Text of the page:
Fernwood will be participating in the Belfast Creative Coalition Cultivate: Arts and Farm Tour this weekend ( both Saturday and Sunday, October 11th and 12th from 10:00- 4:00). Rick will be giving a native plant talk on both days at 1:00 p.m. I will be providing a wool dyeing demo ( also on both days) at 11:00 a.m. The tour is free, and for folks wanting to get out on a beautiful fall weekend to explore some local farms and art, check out this site for more information and a tour map ( Belfast Creative Coalition). We’ll be here at the nursery talking plants, gardening, wool, and sustainability. We’ll also be pressing apples throughout the day using our 1800’s cider press . If you plan a visit to Fernwood today, you are apt to see lots of what happens here in the fall. Garden beds being turned over and amended, seeds being harvested, leaves raked and spread into the gardens, garlic being planted. Come ask some questions and see for yourselves what chores take place this time of year at Fernwood. The weather should be great and perfect for getting out to explore all that Waldo County has to offer. Come join us!<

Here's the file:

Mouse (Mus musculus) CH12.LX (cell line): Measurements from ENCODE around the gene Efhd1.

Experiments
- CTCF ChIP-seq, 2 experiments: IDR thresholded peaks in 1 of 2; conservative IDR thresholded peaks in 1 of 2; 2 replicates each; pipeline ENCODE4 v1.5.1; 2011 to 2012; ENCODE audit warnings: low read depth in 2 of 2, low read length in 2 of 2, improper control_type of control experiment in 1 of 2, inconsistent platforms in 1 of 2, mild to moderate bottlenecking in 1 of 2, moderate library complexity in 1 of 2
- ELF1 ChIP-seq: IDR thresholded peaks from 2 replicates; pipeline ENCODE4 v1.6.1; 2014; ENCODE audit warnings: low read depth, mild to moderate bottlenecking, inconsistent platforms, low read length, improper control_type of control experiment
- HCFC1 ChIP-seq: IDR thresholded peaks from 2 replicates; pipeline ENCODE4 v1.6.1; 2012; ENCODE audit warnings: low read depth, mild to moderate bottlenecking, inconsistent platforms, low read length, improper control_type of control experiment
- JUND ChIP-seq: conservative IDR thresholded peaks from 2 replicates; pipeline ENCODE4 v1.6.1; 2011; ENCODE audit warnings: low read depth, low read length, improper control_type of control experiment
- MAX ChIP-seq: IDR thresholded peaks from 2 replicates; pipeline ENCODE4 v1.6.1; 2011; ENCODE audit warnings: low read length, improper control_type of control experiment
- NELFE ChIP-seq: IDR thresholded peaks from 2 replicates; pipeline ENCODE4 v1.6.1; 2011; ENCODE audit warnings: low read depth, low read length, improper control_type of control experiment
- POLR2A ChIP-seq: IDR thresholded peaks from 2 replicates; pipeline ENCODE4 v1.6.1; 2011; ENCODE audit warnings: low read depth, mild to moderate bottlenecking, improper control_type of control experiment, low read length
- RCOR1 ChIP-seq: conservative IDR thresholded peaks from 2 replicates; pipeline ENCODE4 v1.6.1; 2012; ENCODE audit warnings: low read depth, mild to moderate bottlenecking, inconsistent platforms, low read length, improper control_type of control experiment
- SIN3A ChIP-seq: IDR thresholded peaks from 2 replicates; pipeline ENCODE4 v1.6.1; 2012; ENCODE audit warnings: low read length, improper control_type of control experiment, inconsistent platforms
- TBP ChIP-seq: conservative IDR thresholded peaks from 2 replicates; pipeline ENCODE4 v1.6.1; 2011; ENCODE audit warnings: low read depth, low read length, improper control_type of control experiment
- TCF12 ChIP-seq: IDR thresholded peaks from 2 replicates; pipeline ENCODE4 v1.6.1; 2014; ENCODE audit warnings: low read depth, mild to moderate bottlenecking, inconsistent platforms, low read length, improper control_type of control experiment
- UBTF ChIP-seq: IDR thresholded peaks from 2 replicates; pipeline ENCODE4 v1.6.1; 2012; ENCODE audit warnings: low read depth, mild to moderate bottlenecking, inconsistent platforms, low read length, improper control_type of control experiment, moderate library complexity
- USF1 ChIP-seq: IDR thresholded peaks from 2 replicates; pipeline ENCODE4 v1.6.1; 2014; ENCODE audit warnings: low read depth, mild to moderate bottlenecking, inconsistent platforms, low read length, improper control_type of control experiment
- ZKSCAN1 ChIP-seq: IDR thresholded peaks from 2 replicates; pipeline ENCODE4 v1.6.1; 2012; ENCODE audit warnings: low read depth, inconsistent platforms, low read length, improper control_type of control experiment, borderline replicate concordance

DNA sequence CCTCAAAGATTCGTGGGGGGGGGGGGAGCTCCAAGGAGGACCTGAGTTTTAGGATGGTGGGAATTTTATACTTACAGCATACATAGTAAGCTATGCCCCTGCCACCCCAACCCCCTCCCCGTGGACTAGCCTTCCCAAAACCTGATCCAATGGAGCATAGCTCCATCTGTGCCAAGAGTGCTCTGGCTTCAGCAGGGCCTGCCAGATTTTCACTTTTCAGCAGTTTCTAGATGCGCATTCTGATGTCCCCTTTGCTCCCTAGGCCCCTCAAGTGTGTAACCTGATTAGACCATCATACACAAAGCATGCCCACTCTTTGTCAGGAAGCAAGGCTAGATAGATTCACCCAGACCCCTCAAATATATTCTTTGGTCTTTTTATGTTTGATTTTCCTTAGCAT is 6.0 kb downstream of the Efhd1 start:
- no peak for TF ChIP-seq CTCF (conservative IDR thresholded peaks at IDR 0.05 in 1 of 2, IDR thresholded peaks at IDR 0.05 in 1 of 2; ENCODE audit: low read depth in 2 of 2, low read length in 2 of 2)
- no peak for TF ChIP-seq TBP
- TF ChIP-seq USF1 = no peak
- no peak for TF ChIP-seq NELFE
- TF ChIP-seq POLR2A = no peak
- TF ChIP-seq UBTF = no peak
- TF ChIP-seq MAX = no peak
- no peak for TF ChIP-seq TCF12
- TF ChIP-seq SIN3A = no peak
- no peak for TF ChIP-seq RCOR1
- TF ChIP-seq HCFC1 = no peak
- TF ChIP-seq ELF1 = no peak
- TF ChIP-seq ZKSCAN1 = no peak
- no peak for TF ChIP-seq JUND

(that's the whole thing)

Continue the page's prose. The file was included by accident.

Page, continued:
Eupatorium rugosum, also known as Ageratina altissima, is an herbacious perennial native to most of the eastern U.S. A selection of the species made by the Mt Cuba Center, ‘Chocolate’ grows to about 3′ and has purple leaves and dark stems. For us, it blooms from late September into October, with corymbs of very white flowers up to 5″ across, a very welcome sight this time of year. It will grow in sun to part shade in average to moist soils. Plants grown in the shade are more tolerant of dry conditions. It can be slow to get up and growing in the spring, but will soon reach its stride and fill out. If grown under ideal conditions it has been known to seed out. Its common name, ‘snakeroot’, refers to how it was used by Native Americans as a poultice for snakebite. It was also used as a treatment for painful urination, diarrhea, and kidney stones. But caution should be used as all fresh parts of the plant are poisonous and even fatal if ingested due to the chemical Tremetone. This is such an easy care plant with great foliage through the season, and we so look forward to its blooms in October.